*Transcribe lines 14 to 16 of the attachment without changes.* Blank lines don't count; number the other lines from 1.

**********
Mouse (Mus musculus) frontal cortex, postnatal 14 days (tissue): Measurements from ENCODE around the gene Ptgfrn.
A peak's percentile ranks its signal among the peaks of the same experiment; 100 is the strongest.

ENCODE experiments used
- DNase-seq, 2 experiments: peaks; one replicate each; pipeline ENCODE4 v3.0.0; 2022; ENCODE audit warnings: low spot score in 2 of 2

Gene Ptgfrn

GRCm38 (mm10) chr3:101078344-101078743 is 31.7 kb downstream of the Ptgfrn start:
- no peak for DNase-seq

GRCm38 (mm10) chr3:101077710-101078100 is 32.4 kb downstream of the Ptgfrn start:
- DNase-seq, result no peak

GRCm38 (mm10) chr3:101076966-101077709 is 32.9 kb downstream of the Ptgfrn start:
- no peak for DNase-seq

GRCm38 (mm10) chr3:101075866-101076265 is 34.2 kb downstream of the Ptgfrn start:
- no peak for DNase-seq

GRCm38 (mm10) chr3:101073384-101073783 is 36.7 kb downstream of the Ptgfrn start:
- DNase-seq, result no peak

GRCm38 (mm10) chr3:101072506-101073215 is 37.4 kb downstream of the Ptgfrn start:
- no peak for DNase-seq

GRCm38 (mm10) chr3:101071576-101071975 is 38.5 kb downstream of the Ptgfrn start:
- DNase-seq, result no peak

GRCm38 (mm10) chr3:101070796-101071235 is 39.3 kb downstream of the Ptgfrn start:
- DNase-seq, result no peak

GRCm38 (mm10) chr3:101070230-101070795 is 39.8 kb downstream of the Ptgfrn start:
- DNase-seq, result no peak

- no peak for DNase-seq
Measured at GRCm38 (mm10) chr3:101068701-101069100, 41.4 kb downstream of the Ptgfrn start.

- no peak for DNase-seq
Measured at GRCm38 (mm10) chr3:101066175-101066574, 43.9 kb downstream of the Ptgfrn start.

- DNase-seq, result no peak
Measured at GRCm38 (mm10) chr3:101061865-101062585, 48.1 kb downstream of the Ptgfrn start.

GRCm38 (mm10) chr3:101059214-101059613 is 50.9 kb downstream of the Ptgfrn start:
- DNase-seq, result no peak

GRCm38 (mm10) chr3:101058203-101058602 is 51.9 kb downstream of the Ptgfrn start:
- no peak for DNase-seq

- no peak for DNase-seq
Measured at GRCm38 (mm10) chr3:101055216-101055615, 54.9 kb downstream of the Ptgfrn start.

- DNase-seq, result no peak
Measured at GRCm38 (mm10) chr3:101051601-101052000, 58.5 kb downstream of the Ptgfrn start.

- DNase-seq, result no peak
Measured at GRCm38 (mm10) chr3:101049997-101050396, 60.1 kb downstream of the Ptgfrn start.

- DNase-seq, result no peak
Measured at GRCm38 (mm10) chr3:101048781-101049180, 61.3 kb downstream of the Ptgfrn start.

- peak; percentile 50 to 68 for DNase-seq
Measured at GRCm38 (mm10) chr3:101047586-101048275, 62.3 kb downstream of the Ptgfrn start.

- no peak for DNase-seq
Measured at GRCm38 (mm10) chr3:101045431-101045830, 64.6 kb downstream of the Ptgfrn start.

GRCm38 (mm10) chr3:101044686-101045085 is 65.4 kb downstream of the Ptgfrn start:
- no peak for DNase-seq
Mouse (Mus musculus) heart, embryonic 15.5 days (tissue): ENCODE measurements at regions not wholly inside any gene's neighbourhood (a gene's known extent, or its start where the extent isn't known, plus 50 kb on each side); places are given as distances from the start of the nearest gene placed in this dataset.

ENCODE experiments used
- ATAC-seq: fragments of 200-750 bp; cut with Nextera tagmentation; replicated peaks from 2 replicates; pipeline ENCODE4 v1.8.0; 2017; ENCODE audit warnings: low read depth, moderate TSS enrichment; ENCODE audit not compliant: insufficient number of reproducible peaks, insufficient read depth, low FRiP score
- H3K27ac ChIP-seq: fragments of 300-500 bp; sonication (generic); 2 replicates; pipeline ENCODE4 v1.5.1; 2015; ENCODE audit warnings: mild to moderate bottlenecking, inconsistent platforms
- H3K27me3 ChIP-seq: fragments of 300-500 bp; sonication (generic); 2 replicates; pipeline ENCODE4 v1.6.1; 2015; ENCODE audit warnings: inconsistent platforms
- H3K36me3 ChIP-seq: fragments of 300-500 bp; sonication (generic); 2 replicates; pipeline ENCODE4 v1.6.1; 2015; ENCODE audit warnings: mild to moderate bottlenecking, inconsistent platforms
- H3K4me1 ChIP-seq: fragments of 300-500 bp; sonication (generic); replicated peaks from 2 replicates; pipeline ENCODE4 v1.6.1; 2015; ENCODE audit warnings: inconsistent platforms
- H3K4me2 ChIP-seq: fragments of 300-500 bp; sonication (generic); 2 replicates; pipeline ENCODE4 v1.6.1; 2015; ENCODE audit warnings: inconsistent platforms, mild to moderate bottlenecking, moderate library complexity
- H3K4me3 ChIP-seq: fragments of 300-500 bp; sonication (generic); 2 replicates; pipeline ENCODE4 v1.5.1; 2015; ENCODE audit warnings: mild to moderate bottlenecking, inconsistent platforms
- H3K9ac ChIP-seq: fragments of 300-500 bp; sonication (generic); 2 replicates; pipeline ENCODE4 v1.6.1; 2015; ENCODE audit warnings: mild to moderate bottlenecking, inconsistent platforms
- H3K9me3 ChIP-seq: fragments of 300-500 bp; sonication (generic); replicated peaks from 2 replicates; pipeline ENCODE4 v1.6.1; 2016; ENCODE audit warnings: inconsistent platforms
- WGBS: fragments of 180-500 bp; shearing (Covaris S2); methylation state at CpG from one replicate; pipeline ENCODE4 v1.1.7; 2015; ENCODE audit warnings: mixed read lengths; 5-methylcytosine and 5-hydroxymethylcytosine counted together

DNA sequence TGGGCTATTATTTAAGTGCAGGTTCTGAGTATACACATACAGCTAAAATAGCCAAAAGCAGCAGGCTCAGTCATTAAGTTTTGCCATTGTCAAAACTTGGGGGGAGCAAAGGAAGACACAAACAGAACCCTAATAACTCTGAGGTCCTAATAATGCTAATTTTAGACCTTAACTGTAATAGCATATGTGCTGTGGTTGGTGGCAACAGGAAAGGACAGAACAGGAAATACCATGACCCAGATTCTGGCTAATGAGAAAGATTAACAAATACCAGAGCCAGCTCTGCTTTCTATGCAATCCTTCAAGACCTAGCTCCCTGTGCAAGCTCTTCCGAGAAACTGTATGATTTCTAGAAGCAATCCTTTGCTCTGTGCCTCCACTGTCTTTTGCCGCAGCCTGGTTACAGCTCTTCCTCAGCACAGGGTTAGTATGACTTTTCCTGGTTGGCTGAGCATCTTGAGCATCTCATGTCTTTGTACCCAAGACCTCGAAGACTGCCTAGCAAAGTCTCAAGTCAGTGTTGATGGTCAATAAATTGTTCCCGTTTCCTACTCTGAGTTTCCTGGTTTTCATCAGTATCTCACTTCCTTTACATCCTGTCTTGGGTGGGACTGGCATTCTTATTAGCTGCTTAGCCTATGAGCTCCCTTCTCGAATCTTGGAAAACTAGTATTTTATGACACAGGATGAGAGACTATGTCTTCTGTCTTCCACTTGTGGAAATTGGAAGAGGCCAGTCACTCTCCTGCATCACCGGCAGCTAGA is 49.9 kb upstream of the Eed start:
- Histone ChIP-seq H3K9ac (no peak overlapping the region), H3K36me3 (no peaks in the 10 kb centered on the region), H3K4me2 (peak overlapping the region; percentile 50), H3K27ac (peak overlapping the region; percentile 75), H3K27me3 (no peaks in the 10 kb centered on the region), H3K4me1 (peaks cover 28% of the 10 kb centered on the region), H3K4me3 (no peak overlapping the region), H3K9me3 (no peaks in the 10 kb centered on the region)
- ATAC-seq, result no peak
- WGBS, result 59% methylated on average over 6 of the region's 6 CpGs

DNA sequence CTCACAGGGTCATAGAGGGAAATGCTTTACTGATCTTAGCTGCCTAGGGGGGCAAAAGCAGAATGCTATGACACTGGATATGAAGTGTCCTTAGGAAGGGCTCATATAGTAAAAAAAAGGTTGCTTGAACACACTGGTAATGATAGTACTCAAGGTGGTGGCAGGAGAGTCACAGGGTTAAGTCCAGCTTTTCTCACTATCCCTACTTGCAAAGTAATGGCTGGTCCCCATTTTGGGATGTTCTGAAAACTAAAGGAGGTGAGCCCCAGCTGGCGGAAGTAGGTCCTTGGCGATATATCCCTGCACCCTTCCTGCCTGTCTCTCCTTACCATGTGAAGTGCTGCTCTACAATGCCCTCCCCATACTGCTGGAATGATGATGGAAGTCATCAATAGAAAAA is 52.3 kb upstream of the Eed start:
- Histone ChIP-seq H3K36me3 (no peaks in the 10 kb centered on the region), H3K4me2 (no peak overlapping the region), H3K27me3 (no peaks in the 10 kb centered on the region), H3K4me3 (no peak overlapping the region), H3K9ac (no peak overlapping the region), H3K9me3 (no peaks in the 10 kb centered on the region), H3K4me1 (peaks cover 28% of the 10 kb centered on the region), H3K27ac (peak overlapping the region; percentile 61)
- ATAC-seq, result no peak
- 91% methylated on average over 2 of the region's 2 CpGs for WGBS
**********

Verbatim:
GRCm38 (mm10) chr3:101073384-101073783 is 36.7 kb downstream of the Ptgfrn start:
- DNase-seq, result no peak

GRCm38 (mm10) chr3:101072506-101073215 is 37.4 kb downstream of the Ptgfrn start: